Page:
Maize yields have quintupled over the last 70 years

date published 10.02.2020

Thanks to the increasing use of hybrid seeds starting in 1950, the varieties planted have become more and more productive.

Only two decades later, the cultivation surface required to produce 100 kgs of maize had more than halved. Thanks to the very specific multiplication and breeding strategies and physiological features, it was possible to achieve a yield increase of roughly 200kgs/hectare and year. Maize has become the most productive grain crop and an irreplaceable food and feed crop for humans and animals. At the same time, it is a raw material for bio-based economy and a source of energy.

Over the last 20 years, maize breeding activities of SAATBAU LINZ in Schönering have boomed thanks to the dedication of the staff under the lead of Robert TAUCHER and thanks to digitalisation. ‘In the year 2000 we had about 20,000 breeding parcels, thanks to the new technology, we can handle 119,000 per year now,’ explains maize breeder Robert TAUCHER. On each parcel, maize seeds are sown into the soil with centimetre precision by a satellite-controlled sowing machine. Within 300 to 500 milliseconds the machine switches to the seeds for the next parcel. In the autumn, the plants are harvested per individual parcel with a special combine, transferring the data immediately to a computer. In a next step, the yield and characteristics are analysed for each parcel and, in case of the parent lines, for each individual cob. The most promising combinations are then tested by crossbreeding during European winter in Chile and Mexico. If they were to be tested in Austria, sowing would have to wait until the spring!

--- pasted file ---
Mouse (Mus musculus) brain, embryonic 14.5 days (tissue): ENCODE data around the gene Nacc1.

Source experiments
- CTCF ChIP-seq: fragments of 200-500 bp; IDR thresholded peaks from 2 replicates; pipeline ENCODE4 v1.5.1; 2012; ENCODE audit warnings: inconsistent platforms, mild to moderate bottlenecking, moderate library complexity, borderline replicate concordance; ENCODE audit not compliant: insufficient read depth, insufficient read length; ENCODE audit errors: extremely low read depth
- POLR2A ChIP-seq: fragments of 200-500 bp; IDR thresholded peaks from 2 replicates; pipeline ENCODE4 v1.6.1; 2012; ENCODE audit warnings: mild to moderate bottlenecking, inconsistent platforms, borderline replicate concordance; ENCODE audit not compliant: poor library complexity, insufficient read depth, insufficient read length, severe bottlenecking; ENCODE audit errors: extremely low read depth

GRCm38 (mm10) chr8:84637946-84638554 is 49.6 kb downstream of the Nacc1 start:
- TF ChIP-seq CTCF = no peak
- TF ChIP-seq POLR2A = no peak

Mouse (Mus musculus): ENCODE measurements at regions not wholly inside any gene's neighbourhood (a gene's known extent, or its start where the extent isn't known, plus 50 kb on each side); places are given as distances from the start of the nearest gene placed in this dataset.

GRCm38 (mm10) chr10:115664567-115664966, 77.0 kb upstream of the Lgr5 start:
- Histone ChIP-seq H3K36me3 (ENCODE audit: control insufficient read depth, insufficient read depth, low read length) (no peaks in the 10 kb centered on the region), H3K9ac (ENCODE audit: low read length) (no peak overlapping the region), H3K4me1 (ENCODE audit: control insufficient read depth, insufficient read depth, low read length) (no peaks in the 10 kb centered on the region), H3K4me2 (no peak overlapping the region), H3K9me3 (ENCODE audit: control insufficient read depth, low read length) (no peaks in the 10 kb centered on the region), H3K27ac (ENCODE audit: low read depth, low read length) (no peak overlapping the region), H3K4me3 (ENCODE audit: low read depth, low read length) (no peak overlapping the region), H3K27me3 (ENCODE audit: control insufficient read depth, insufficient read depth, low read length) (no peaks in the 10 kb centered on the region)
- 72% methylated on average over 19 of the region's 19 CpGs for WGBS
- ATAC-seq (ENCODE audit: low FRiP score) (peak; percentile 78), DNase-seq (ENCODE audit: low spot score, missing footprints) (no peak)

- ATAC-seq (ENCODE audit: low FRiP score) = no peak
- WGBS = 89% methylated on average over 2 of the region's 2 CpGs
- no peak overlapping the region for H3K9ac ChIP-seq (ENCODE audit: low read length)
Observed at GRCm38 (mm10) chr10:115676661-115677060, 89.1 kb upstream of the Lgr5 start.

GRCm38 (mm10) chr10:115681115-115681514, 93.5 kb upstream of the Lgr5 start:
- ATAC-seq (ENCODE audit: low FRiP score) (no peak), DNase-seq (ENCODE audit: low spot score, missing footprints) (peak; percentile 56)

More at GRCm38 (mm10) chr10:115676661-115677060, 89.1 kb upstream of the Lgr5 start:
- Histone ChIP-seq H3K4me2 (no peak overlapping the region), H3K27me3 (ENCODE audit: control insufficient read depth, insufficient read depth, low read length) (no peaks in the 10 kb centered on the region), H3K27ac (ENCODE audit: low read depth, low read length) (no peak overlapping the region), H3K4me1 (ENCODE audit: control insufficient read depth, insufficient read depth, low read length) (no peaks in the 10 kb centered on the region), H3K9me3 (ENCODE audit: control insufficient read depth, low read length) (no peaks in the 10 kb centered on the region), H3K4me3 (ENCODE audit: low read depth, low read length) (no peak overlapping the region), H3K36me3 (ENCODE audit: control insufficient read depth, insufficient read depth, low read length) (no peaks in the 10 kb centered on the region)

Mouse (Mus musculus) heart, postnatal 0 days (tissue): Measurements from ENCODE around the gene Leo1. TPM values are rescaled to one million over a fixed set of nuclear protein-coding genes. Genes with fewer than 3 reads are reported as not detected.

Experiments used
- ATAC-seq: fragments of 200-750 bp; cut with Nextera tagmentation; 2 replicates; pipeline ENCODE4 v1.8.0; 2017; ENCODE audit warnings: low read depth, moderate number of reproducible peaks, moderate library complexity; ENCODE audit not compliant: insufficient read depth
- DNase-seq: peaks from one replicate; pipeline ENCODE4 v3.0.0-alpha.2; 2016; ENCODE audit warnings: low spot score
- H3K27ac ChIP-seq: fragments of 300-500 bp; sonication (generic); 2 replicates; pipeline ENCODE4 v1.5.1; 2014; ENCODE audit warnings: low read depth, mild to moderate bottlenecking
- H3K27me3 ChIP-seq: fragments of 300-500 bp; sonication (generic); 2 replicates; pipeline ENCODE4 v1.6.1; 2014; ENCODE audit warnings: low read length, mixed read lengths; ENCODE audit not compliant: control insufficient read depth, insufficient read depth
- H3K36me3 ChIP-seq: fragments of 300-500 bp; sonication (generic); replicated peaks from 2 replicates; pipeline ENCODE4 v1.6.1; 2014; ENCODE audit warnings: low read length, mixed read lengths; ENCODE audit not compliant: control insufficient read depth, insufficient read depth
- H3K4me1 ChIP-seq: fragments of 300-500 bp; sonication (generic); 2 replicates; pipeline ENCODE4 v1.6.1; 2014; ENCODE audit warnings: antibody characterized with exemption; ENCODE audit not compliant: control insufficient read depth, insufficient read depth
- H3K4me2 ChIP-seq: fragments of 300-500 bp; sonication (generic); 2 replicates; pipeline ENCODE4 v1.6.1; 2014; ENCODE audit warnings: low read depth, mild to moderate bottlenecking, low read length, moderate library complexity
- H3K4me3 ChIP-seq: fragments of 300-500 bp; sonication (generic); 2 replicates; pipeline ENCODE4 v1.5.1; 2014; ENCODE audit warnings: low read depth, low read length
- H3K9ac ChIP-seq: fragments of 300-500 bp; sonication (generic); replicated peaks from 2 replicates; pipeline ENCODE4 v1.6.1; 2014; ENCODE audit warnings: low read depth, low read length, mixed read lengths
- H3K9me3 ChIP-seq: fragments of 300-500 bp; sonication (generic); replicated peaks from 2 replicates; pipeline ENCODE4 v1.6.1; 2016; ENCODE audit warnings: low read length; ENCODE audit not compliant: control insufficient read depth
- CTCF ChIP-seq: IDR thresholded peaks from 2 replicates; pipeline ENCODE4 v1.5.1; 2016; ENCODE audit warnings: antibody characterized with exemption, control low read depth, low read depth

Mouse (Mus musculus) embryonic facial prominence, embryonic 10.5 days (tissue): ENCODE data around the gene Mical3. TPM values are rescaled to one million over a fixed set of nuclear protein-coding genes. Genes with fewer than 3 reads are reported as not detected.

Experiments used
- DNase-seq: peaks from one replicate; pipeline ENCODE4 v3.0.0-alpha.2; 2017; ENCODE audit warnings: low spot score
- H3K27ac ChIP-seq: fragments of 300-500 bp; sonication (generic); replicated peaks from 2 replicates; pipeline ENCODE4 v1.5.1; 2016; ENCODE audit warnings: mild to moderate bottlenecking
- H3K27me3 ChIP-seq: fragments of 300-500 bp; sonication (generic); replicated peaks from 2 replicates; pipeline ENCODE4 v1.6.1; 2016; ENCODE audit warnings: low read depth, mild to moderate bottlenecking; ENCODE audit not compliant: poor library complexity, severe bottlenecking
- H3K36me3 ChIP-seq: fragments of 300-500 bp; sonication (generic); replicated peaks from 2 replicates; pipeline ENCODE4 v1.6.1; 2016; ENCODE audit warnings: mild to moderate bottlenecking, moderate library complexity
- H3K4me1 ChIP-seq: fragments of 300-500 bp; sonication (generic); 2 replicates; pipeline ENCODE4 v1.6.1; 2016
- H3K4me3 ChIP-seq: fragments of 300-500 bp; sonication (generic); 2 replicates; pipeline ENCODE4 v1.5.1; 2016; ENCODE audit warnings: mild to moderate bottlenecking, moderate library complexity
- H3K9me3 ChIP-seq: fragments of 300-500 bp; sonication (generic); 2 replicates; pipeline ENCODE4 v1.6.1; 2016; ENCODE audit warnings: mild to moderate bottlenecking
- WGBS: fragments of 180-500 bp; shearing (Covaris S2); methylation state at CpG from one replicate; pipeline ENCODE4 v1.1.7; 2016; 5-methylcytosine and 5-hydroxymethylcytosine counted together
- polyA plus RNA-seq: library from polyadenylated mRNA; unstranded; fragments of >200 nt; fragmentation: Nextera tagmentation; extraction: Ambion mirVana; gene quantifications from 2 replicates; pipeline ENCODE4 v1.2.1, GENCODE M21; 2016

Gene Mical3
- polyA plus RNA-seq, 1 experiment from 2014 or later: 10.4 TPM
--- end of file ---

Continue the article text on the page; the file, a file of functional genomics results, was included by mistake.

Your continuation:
While digitalisation has significantly increased in the number of varieties to be tested and accelerated the selection process, the winter cultivation in South and Central America has shortened the development period. ‘Thanks to the Mexican climate, we are able to sow three generations per year. This has allowed us to reduce the development period for a new variety to only 5 years.’ says TAUCHER.

Since 2003, there have been more and more success stories for maize. In the course of recent years, 10 to 15 new maize varieties were registered in different countries, a total of 141 varieties! Maize bred by SAATBAU in Schönering is cultivated in the whole of Europe and is sought after by farmers in Brittany, biogas producers in Germany and large-scale operations in Ukraine alike.

 

Johanna FELLNHOFER

Communication, SAATBAU LINZ